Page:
I'm trying to get model objects instance in another one and I raise this error :

 Manager isn't accessible via topic instance

Here's my model :

class forum(models.Model):
    # Some attributs

class topic(models.Model):
    # Some attributs

class post(models.Model):
    # Some attributs

    def delete(self):
        forum = self.topic.forum
        super(post, self).delete()
        forum.topic_count = topic.objects.filter(forum = forum).count()

Here's my view :

def test(request, post_id):
    post = topic.objects.get(id = int(topic_id))

And I get :

forum.topic_count = topic.objects.filter(forum = forum).count()
Manager isn't accessible via topic instances

The error in question is caused when you try to access the Manager of a model through an instance of the model. You have used lower case class names. This makes it hard to say if the error is caused by an instance accessing the Manager or not. Since other scenarios that can cause this error are unknown I am proceeding on the assumption that you have somehow mixed up the topic variable so that you end up pointing to an instance of the topic model instead of the class.

This line is the culprit:

forum.topic_count = topic.objects.filter(forum = forum).count()
#                   ^^^^^

You have to use:

forum.topic_count = Topic.objects.filter(forum = forum).count()
#                   ^^^^^
#                   Model, not instance.

What is going wrong? objects is a Manager available at the class level, not to the instances. See the documentation for retrieving objects for details. Money quote:

Managers are accessible only via model classes, rather than from model instances, to enforce a separation between "table-level" operations and "record-level" operations.

(Emphasis added)


See the comments from @Daniel below. It is a good idea (nay, you MUST :P) to use title case for class names. For instance Topic instead of topic. Your class names cause some confusion whether you are referring to an instance or a class. Since the Manager isn't accessible via <model> instances is very specific I am able to offer a solution.The error may not be so self evident always.

  • However, topic does appear to be the actual model class, and not an instance according to the code he provided. Oct 6 '10 at 16:16
  • @Daniel: true. And yet the error Manager isn't accessible via Foo instances is only possible when you try to access a Manager using an instance. See the source code: code.djangoproject.com/svn/django/trunk/django/db/models/… Oct 6 '10 at 16:18
  • 4
    Indeed, perhaps another reason (other than "it's best practice") not to use lowercase letters for class names :) It would appear he's potentially using topic as a local instance variable and blowing away the reference to the class. Oct 6 '10 at 16:19
  • 3
    You should have used topic.model_class().objects
    – Nimo
    Jun 9 '13 at 18:10
  • 7
    You could also use topic.__class__.objects. It would seem model_class() mentioned by @Nimo above doesn't work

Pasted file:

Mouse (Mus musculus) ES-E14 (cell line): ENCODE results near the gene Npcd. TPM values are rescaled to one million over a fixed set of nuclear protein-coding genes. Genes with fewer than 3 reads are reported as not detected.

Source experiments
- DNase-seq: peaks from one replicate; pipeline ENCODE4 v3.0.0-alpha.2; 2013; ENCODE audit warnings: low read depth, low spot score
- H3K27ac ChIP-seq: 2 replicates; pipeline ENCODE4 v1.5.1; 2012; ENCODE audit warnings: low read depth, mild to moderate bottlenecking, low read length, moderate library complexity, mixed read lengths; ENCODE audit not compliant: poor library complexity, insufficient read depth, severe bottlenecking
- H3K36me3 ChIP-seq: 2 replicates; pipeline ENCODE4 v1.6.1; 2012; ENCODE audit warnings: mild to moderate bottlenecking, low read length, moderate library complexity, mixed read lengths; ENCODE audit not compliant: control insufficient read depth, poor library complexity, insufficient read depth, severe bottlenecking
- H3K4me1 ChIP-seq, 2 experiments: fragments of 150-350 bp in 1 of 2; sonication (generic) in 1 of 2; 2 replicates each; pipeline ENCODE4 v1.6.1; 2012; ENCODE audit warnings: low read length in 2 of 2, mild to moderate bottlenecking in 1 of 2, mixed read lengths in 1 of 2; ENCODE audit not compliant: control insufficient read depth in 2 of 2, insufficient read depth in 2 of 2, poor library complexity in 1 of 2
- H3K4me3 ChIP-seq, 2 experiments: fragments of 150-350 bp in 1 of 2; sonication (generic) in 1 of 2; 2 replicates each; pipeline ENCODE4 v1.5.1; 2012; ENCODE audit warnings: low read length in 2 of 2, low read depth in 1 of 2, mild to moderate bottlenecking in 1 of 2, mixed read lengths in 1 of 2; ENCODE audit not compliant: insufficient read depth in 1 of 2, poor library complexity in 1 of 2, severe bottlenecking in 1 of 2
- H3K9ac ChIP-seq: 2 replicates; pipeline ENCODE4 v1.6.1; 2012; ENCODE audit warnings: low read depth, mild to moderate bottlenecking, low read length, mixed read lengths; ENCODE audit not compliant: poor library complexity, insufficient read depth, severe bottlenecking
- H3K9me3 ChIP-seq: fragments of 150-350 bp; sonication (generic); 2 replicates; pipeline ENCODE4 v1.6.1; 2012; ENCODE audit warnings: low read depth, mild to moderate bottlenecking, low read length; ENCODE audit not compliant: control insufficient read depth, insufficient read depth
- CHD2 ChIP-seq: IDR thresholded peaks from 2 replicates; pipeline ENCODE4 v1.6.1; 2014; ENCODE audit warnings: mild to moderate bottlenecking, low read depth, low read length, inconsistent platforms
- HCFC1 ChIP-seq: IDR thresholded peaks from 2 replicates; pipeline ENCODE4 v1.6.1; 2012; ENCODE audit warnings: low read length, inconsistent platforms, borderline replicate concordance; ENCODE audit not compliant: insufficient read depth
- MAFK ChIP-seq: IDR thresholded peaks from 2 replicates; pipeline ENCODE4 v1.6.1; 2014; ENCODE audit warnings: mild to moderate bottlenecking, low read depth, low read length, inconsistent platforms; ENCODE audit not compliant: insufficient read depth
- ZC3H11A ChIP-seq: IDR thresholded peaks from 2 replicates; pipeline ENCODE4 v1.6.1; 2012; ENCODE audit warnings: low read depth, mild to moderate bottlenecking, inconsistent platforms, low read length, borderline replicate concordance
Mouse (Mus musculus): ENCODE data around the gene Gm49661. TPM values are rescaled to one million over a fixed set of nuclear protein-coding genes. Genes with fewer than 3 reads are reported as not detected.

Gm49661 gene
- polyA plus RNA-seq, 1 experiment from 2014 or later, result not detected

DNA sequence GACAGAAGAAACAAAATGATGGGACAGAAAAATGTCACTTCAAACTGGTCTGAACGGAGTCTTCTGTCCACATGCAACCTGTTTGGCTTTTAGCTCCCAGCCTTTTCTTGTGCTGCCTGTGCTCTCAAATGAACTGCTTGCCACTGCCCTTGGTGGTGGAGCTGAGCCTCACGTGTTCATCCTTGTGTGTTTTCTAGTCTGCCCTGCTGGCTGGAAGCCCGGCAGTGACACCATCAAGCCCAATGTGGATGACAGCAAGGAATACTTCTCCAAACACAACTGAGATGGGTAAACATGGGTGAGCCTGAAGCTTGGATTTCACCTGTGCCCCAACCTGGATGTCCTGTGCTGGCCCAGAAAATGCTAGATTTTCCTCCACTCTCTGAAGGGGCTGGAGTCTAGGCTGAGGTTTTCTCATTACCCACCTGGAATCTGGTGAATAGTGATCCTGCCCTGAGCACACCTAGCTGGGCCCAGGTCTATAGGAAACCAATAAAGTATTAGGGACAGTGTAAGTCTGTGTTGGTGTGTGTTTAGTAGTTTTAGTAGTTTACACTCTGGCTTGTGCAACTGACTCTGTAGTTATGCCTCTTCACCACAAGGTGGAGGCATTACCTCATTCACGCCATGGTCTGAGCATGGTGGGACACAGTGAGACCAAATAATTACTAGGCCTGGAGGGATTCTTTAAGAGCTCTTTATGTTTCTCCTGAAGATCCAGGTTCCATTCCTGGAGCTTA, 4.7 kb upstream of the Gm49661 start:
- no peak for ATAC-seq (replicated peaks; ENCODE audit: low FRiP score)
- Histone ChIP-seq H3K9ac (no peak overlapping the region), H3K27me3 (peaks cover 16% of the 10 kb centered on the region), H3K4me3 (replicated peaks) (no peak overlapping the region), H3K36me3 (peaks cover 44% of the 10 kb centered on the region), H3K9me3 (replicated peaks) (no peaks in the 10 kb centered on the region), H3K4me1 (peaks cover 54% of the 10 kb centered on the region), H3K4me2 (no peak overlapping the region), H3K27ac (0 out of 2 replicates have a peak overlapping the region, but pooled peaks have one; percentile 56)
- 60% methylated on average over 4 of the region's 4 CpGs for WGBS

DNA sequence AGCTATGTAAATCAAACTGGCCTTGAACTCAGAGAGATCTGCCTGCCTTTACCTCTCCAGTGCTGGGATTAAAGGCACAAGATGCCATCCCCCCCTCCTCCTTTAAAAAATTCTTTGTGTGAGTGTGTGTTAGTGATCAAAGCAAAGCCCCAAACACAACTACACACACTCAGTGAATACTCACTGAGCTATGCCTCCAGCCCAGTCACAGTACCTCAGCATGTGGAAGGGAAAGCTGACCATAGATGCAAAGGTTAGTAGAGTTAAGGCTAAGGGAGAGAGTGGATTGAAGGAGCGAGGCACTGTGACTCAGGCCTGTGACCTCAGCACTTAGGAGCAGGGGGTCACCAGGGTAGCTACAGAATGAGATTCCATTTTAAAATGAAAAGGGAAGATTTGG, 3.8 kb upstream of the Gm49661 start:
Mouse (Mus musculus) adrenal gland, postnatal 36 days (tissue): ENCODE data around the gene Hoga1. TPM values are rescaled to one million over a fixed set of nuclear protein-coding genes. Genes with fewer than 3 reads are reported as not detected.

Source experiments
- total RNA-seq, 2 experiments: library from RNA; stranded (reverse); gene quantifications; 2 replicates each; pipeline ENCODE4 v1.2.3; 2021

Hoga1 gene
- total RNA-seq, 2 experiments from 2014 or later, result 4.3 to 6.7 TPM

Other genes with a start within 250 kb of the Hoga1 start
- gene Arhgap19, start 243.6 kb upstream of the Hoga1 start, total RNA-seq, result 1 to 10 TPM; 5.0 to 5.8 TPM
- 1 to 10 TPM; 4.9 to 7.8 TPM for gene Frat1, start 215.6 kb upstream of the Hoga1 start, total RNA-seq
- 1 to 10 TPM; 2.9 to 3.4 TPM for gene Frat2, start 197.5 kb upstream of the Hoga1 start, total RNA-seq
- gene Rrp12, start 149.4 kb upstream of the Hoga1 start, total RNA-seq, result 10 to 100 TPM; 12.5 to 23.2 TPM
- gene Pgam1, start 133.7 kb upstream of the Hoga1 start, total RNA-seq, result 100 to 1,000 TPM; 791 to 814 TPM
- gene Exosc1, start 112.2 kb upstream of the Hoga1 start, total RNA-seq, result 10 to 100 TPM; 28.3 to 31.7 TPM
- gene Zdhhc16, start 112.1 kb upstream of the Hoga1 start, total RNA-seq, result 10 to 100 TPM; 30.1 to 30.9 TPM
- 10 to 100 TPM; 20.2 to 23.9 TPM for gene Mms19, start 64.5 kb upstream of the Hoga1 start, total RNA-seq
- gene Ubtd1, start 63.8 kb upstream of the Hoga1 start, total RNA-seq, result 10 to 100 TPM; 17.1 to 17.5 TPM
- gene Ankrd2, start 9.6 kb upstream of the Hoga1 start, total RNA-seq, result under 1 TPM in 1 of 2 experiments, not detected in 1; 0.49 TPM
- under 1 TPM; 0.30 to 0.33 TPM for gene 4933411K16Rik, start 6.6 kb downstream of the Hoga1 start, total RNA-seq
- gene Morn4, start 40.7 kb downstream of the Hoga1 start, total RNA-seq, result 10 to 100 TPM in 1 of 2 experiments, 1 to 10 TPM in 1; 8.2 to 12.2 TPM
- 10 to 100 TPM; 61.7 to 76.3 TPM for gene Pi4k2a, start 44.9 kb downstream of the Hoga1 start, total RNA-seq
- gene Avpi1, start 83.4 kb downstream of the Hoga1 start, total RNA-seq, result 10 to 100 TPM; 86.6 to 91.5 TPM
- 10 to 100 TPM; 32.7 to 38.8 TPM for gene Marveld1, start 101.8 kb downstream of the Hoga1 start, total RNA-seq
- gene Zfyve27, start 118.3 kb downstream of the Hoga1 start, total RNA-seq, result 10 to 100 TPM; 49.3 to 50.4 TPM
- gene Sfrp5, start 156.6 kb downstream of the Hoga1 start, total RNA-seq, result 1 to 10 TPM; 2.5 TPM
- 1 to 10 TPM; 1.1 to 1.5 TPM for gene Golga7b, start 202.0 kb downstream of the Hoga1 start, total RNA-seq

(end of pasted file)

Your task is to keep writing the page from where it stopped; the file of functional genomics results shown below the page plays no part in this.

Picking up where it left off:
– sleepycal
    Mar 13 '14 at 16:23
  • Works as of Django v1.10.
    – James
    Feb 8 '17 at 20:24
  • 3
    This __class__ works better for methods within abstract models as well, as we don't know the actual name of the descendant class. In this situation, I used self.__class__.objects.get
    – Cometsong
    Jun 7 '18 at 17:36
  • Works awesome on a models.py model. def get_object(self): return self.__class__.objects.get(...). Using this for a GenericForeignKey.
    – Jarad
    Oct 18 at 19:39

For django < 1.10


Though you should not use it like this. The _default_manager and _base_manager are private, so it's recomended to use them only if you're inside the Topic model, like when you want to use the Manager in a proprietary function let's say:

class Topic(Model):
    def related(self)
        "Returns the topics with similar starting names"
        return self._default_manager.filter(name__startswith=self.name)

topic.related() #topic 'Milan wins' is related to:
# ['Milan wins','Milan wins championship', 'Milan wins by one goal', ...]
  • 5
    Thanks, this answer was just what I'd been searching for. I wish I could up vote more than once. My use-case for this is when you're adding functionality to an abstract model, where you won't know (at this level) what the final model class is called.
    – fadedbee
    May 20 '12 at 6:11
  • 3
    Or use topic.__class__.objects.get(id=topic_id).
    – Bentley4
    Oct 7 '13 at 12:40
  • 1
    This is an old answer, but as of Django v1.10 I don't see these private methods anymore. However, self.__class__.objects does the trick per your other answer.
    – James
    Feb 8 '17 at 20:23

Could also be caused by a pair of parantheses too much, e.g.


instead of the correct


Happens to me sometimes when bpython (or an IDE) automatically adds parantheses.

The result, of course, is the same - you have an instance instead of a class.


if topic were a ContentType instance (which it is not), this would have worked:

topic.model_class().objects.filter(forum = forum)
  • model_class() is a method of the ContentType model. Other model instances, including topic, do not have a model_class method.
    – Alasdair
    Jun 9 '13 at 19:36
  • Sorry, I must have misread the question. I was trying to solve a seemingly-similar question...
    – Nimo
    Jun 16 '13 at 15:39

I just had an issue similar to this error. And looking back at your code it seems that it could be your issue too. I think your issue is that your comparing "id" to "int(topic_id)" and topic_id is not set.

def test(request, post_id):
    post = topic.objects.get(id = int(topic_id))

I'm guessing your code should use "post_id" not "topic_id"

def test(request, post_id):
    post = topic.objects.get(id = int(post_id))

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